Our Water . Our Community . Our Future
TED Talk presentation on the subject of drinking water and its value to a community:
What is “R&R”?
Most like to think of R&R as “Rest and Relaxation.” Here in the water industry, it’s just the opposite…it’s work…but valuable, very important work. According to the American Water Works Association, “R&R” stands for “Replacement and Rehabilitation.” Of what? Our infrastructure…which consists of our water mains and water services and all the associated parts and pieces. Over time, parts and pieces of any structure (or infrastructure) wear out, break, or are otherwise damaged and need to be replaced. In those times, it’s R&R to the rescue! At this time, there is a need to launch a major 50-year R&R Program that will be replace approximately 180 miles of our 256-mile system. Please read on for more details. (for a map, click here)
Video: The Need for Infrastructure Investment in Washington State:
Lakewood Water District has always been committed to providing for all our customers water service that is reliable, safe and clean in the most cost-efficient and responsible way possible. This means we continually seek the best ways to maintain our system to continue that service well into the future for our community.
In last year’s Water Quality and Annual Report, the message from your Board of Commissioners dwelt at some length on the history of the District’s water transmission facilities, beginning with its acquisition from the federal government in 1943 of the initial 41 miles of water mains and attached individual service lines and the construction of additional mains and lines as our service area expanded, resulting in our present system totaling 256 miles of mains and lines.
Also discussed was the composition of those mains beginning with the original asbestos cement (AC) and cast iron mains and galvanized steel service lines; then in the 1970’s until 1995, mostly polyvinyl chloride (PVC) mains with polyethylene (PE) lines; and from 1995, ductile iron mains with PE lines.
Sewer construction from 1978 to 1985 resulted in hundreds of broken AC water mains and lines requiring repairs but also causing a substantial increase in our “leakage” (the difference between what we pump out of the ground and what we sell). Initially, to deal with these problems, we adopted a leak detection and system repair program; however, the program was not enough to solve the problem. So, in 1995, the District initiated a Water Main Rehabilitation and Replacement (R&R) Program and since has set aside an average of $700,000 each year for replacement of old mains and their associated parts and pieces, including the original galvanized steel service lines, which are subject to corrosion over the long period of time since their installation. Despite these expenditures, 20 to 25 miles of the original mains installed before 1943 (some as early as the 1930’s) are nearing the end of their useful lives; and the galvanized steel lines installed before the 1970’s, as well as the couplings, bands, and clamps used for repair of the many main and line breaks during the sewer construction, are well beyond their service lives. In addition, the brittle AC mains must be replaced to solve our “leakage” problem.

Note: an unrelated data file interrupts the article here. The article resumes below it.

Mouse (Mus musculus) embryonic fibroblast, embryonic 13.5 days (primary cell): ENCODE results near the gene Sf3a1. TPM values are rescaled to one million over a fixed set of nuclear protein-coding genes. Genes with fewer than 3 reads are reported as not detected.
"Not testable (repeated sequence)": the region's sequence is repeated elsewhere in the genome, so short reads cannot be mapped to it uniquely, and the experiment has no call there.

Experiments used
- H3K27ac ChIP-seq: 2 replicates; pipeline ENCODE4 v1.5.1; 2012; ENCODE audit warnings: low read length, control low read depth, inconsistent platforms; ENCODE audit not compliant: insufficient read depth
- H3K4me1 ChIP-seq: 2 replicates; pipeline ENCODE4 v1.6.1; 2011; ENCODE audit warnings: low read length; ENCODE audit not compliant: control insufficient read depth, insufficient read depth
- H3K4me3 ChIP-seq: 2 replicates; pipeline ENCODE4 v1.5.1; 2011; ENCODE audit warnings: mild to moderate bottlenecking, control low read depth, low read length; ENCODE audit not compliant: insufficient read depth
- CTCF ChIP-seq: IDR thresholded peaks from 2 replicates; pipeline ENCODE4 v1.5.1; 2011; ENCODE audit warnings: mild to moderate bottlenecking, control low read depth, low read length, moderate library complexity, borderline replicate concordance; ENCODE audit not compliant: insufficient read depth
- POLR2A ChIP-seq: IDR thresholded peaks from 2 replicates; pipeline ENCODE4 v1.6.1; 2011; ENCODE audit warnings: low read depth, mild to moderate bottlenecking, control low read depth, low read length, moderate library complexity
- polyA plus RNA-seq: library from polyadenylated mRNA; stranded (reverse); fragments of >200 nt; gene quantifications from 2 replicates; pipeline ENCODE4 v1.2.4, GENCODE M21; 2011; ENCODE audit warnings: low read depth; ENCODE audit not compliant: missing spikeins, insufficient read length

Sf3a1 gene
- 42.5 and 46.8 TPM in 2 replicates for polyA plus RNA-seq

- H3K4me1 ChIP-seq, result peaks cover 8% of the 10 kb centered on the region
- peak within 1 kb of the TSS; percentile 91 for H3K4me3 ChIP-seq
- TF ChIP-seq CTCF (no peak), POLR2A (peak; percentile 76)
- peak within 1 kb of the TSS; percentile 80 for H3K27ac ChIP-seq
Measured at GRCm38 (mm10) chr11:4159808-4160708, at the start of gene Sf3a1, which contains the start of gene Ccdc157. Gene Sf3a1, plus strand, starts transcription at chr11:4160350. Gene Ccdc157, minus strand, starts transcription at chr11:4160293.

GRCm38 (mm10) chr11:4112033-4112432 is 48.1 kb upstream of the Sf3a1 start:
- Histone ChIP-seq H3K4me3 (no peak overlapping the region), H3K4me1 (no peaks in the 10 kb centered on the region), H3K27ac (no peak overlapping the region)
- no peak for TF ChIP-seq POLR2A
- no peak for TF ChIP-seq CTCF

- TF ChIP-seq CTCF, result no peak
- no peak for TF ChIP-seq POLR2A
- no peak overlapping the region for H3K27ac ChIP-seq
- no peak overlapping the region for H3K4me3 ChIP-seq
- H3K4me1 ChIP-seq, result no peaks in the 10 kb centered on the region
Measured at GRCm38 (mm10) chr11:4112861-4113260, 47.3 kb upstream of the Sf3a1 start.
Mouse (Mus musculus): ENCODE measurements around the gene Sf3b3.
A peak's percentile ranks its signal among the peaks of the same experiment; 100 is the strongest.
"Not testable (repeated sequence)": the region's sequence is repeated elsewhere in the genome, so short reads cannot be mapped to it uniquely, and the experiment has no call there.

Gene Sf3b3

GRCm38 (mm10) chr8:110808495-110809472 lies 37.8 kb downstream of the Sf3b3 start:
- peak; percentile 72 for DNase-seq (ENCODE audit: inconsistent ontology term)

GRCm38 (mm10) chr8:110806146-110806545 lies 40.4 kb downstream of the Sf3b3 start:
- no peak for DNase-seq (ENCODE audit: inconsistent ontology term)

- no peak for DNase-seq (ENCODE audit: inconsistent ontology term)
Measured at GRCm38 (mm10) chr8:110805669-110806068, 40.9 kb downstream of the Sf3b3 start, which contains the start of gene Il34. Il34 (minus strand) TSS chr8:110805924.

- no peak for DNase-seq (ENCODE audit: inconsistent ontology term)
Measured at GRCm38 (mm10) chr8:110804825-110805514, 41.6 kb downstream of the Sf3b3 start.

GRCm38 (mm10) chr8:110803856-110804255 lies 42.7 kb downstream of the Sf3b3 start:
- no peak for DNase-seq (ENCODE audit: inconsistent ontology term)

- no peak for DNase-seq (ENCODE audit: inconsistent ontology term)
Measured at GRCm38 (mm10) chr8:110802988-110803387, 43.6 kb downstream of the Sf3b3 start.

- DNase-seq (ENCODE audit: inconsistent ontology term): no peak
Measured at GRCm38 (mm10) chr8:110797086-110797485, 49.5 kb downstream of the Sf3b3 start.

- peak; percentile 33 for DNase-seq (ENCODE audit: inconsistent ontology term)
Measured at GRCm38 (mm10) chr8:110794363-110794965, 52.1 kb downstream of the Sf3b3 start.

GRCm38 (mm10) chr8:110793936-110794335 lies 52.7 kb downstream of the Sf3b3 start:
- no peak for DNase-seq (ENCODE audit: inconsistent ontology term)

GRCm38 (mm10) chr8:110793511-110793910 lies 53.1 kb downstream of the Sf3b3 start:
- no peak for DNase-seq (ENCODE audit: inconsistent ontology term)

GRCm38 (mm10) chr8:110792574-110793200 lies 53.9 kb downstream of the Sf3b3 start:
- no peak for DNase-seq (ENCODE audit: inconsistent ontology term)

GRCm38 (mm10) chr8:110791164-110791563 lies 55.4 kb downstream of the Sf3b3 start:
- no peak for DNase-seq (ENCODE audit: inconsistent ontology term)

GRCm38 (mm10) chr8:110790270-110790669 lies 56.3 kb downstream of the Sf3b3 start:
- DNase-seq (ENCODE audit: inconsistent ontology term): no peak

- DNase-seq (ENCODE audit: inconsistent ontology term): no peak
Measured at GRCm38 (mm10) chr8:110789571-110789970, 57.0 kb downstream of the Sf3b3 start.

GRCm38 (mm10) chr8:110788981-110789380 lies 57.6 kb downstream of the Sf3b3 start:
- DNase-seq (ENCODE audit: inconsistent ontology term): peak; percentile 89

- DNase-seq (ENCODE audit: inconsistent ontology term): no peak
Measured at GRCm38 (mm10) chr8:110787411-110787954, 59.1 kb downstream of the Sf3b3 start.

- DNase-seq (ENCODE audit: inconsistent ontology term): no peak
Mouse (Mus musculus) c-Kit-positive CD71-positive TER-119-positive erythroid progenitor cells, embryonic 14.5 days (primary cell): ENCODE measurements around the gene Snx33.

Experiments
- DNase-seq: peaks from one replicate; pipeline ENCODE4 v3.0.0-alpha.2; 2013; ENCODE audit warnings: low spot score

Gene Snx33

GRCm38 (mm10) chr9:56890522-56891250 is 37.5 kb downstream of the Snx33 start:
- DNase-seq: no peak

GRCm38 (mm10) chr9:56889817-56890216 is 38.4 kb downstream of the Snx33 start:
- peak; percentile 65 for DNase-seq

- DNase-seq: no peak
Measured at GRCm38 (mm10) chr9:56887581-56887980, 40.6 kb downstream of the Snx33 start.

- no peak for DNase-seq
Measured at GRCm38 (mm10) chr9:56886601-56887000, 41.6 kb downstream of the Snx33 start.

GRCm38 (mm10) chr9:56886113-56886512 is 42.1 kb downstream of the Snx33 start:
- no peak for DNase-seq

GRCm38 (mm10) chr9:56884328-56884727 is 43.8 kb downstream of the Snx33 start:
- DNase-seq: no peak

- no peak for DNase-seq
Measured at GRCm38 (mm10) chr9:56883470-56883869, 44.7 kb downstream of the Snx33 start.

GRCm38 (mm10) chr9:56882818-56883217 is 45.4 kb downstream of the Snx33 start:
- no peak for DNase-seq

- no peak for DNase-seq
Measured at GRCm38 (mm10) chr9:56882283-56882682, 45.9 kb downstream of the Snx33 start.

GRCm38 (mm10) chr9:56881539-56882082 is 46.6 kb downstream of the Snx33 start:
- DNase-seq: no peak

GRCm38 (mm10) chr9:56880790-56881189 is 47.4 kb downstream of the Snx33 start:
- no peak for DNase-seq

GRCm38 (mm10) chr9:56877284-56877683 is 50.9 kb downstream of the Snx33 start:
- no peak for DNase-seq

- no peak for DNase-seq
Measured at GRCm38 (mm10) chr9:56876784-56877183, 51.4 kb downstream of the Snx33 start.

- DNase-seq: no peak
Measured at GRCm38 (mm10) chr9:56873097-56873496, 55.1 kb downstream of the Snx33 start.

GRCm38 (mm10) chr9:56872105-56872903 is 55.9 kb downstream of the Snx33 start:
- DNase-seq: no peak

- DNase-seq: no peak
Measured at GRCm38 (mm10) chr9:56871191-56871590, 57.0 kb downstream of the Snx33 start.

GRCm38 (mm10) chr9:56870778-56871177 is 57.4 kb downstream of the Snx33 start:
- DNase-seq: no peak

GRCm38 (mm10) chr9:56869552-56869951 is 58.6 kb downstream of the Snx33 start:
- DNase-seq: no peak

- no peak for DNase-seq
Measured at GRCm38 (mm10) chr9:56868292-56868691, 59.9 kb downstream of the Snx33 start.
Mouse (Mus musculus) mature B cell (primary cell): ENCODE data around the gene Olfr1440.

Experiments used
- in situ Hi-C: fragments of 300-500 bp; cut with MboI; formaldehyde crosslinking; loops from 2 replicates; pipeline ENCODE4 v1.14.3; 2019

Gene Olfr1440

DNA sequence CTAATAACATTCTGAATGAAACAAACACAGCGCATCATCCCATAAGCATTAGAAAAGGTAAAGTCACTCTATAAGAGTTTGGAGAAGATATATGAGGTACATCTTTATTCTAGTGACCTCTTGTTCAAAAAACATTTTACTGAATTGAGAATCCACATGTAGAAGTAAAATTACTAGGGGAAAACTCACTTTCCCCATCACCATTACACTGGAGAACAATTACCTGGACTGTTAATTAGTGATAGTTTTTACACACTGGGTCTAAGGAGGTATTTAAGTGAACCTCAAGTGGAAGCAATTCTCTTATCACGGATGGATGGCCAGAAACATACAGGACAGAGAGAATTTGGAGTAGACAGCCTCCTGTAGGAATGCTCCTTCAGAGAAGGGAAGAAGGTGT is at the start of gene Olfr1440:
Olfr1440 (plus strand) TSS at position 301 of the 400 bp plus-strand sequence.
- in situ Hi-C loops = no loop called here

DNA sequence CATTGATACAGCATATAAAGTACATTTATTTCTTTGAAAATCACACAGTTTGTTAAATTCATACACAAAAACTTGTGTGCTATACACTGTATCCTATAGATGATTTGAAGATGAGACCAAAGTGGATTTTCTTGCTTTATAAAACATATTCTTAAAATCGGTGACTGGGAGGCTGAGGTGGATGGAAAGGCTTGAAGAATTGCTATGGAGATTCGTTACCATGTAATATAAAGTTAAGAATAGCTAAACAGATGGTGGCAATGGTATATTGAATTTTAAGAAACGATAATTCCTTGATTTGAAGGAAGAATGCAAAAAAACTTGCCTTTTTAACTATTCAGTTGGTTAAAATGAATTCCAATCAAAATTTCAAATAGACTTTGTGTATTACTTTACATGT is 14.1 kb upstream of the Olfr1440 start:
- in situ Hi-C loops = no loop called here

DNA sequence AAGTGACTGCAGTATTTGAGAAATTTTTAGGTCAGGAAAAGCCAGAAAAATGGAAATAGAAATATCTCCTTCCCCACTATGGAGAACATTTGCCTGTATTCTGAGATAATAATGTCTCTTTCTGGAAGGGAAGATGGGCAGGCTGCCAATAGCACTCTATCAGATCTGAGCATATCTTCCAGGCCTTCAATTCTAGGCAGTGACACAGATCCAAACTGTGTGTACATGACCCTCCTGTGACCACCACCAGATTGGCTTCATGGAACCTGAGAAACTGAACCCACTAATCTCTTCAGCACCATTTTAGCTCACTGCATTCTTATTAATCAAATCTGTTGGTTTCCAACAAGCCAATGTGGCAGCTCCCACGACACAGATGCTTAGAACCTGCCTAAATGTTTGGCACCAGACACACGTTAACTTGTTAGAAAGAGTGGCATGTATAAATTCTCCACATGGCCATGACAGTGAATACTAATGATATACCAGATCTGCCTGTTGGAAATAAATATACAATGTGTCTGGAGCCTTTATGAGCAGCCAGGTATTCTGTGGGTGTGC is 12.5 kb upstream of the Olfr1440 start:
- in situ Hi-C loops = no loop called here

Our District has been blessed with low rates since its inception, in part due to the fact we have not had to make large capital outlays for our transmission system. We did not have to pay the federal government for the initial 41 miles of the system and, except for repairs and replacement, the extension of our system as our service area grew was paid for by developers. Unfortunately, no such “angels” exist to pay for the needed replacement of our system. We must generate the funds ourselves from operating revenue and, likely, borrowed funds. Necessarily, this will result in increased rates over time.
With the assistance of our financial and engineering consultants, and our staff, the Board is working to prepare a plan for replacing about 180 miles of mains and service lines (click here for our 5-year R&R project schedule). In today’s dollars, the estimated cost is approximately $1 million per mile. Obviously, we can’t do it all at once, so the first task is to determine over what period of time it can be done feasibly at a cost bearable by the District and its customers. We are tentatively working with a model of 50 years. If we were to shorten the number of years significantly, the burden would fall more heavily on our present and near-future customers. By spreading the project out over more years, customers coming on board in the more distant future will also help shoulder the burden.
As we stated last year, we are being proactive in setting a schedule now to systematically perform the needed work before things wear out or break with potential damage to homes, businesses, and property.
Early this spring, we formed a Citizen’s Advisory Group representing various sectors of our community. We educated them on the District’s system and our replacement needs; and presented to them our tentative plan. We sought feedback from them…and listened. In turn, they will assist us in presenting the plan to all of our customers.
We are very sensitive to the fact that many of our customers are on limited budgets. Consequently, in our planning, every effort is being made to minimize the burden of rate increases while accomplishing the vital and necessary task of rebuilding our system. After all, part of our stated mission is to provide our customers with water service that meets or exceeds all water quality standards, and we fully intend to fulfill that mission.
We thank you for your continued support of your Lakewood Water District; we will definitely need your help in the days ahead to continue to keep our water system secure and reliable.